Planning system changes on hold

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PROPOSED changes to separate the government planning committee from the Department of Infrastructure have been put on hold.

The department launched a five-week public consultation in April on the Town and Country Planning (Development Procedure) (Amendment) Order 2011.

This week the department announced it was currently giving ‘careful consideration’ to the comments received and has decided not to proceed with the order at this stage.

The changes were initially due to be brought in from August 1.

Infrastructure Minister Phil Gawne MHK said: ‘I am grateful to those who took the time to respond to the consultation.

‘It is increasingly clear that a wider review of the planning legislative framework is required and the aims of this order need to be carefully considered in the context of such a revision.

‘My department is actively considering the legislative priorities for planning, which will also need to include the matters identified in this order.’

David Quirk MHK, member for planning, said: ‘These changes were proposed to deal with administrative matters resulting from the reorganisation of government and to create a clearer separation between the department and the planning committee.’

In the consultation document, Mr Gawne said the proposed changes addressed planning procedural issues and provide for a clear separation between the department as the body responsible for making the legislative and policy framework and the planning committee which is responsible for determining applications against the framework.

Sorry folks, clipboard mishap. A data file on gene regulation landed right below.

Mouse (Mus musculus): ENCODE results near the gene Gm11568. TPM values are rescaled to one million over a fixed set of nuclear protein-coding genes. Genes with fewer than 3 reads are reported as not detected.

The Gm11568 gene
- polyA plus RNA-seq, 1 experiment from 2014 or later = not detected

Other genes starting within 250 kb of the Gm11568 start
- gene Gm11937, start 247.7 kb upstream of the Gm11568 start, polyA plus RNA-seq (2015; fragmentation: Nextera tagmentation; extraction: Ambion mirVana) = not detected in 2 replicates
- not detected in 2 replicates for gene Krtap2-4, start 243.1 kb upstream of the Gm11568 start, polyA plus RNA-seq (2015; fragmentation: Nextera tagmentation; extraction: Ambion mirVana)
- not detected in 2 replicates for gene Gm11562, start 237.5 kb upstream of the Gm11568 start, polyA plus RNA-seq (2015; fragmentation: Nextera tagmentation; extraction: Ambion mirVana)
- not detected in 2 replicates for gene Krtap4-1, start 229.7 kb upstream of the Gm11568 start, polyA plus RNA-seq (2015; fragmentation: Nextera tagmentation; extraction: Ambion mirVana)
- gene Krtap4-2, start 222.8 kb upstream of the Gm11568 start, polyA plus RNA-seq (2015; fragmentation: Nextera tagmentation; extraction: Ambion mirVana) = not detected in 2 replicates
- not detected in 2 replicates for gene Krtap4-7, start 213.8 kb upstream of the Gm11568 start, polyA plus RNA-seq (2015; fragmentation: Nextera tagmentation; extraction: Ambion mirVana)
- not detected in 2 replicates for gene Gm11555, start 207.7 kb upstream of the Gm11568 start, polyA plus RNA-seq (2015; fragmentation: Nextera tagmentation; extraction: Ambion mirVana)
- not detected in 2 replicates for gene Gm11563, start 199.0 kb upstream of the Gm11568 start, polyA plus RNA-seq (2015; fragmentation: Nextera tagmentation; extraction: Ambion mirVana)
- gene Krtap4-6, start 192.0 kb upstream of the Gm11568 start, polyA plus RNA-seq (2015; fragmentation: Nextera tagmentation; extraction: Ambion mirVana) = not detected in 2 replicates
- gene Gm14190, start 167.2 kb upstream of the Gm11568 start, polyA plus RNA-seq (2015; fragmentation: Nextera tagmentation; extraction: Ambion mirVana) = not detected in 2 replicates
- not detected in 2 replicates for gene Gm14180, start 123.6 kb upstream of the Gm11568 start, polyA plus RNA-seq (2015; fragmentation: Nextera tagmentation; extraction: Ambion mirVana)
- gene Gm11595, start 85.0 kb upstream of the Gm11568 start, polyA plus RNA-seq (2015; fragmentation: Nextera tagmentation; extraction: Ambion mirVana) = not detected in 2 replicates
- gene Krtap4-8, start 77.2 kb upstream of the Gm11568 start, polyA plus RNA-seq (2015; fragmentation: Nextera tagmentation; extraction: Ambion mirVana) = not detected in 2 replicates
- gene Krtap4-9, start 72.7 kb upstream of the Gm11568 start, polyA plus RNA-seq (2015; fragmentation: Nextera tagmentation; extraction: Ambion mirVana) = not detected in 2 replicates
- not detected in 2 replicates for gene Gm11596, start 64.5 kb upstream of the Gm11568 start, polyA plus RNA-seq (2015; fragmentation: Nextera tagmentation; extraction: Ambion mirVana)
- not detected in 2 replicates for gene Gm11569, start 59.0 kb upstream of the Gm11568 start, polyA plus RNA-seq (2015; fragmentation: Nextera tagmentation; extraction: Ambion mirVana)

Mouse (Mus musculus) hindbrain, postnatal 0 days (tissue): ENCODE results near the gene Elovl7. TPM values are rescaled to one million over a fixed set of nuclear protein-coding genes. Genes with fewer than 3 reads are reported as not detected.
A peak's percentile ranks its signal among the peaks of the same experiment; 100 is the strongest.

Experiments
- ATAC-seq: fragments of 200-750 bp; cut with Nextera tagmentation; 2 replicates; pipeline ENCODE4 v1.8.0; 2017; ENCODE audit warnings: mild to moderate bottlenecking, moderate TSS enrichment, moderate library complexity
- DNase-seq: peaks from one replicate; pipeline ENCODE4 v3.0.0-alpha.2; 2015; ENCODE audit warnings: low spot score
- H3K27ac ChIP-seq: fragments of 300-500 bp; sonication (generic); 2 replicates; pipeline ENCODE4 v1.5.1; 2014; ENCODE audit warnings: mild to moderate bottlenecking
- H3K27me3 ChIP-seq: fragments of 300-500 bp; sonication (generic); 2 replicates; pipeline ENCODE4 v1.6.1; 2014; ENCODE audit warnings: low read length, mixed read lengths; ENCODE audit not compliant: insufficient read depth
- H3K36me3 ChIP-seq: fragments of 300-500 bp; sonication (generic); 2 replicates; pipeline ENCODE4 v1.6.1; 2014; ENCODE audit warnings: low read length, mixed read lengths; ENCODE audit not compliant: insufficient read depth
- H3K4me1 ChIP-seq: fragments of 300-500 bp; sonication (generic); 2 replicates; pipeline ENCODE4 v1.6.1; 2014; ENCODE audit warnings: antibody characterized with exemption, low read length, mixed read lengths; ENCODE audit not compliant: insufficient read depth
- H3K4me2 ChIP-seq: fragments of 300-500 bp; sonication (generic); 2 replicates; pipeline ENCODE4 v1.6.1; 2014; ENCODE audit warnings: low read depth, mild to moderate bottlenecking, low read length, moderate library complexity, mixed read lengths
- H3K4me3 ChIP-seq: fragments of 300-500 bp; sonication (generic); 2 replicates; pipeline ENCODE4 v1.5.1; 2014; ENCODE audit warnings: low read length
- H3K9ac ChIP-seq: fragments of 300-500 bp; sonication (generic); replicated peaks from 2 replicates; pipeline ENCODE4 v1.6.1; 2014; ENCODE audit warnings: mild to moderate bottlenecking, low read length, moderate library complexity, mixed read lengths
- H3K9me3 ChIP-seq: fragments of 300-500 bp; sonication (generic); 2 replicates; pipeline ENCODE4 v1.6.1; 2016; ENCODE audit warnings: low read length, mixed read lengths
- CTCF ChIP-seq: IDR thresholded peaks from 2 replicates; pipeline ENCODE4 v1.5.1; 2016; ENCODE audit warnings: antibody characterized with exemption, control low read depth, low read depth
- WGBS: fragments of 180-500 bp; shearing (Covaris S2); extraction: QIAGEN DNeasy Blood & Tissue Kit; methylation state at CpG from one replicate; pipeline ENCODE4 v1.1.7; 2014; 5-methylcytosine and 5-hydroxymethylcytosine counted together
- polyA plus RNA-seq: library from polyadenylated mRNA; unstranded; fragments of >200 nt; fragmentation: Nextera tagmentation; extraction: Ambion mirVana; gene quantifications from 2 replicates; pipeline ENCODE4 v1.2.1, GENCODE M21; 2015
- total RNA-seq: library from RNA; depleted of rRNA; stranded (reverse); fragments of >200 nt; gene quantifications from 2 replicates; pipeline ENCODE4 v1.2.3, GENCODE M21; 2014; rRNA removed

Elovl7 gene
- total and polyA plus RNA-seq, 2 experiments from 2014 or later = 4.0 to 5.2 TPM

Proposals included changing the membership of the planning committee so members were not also Department of Infrastructure members. There would be a maximum of six members, and terms of appointment would be reduced from five to three years. Members would be able to be reappointed for a maximum of nine years in total.

The Council of Ministers would continue to appoint the committee but it would also gain the responsibility of appointing the committee chairman. Meanwhile, the requirement to refer to the CoMin for determination all applications by the department or in which the department has an interest, would have been deleted.

Mr Gawne said the impact of the changes proposed would have been ‘minimal’, as they were mainly administrative and intended to ‘rationalise administrative processes’.

The department received 29 written responses.

In a summary of findings, the department said the ‘majority of responses’ were in favour of the proposed amendments to the order.

But Ballawattleworth Action Group was not in favour of the order being progressed, recommending that no changes should be made to the planning system until after the general election.

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